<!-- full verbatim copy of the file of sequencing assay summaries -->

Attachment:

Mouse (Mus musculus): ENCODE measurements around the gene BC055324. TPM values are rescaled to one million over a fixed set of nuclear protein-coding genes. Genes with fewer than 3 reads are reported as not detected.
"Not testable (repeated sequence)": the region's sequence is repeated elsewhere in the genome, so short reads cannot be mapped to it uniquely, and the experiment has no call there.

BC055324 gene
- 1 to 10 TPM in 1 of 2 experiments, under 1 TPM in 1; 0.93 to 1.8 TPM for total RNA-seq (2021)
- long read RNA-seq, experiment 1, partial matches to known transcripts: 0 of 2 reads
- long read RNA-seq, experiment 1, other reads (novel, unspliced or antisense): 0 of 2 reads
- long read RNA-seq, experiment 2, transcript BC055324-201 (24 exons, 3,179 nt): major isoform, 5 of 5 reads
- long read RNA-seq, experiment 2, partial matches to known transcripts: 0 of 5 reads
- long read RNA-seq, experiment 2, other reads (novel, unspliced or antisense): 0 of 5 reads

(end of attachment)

Mouse (Mus musculus): ENCODE measurements around the gene BC055324. TPM values are rescaled to one million over a fixed set of nuclear protein-coding genes. Genes with fewer than 3 reads are reported as not detected.
"Not testable (repeated sequence)": the region's sequence is repeated elsewhere in the genome, so short reads cannot be mapped to it uniquely, and the experiment has no call there.

BC055324 gene
- 1 to 10 TPM in 1 of 2 experiments, under 1 TPM in 1; 0.93 to 1.8 TPM for total RNA-seq (2021)
- long read RNA-seq, experiment 1, partial matches to known transcripts: 0 of 2 reads
- long read RNA-seq, experiment 1, other reads (novel, unspliced or antisense): 0 of 2 reads
- long read RNA-seq, experiment 2, transcript BC055324-201 (24 exons, 3,179 nt): major isoform, 5 of 5 reads
- long read RNA-seq, experiment 2, partial matches to known transcripts: 0 of 5 reads
- long read RNA-seq, experiment 2, other reads (novel, unspliced or antisense): 0 of 5 reads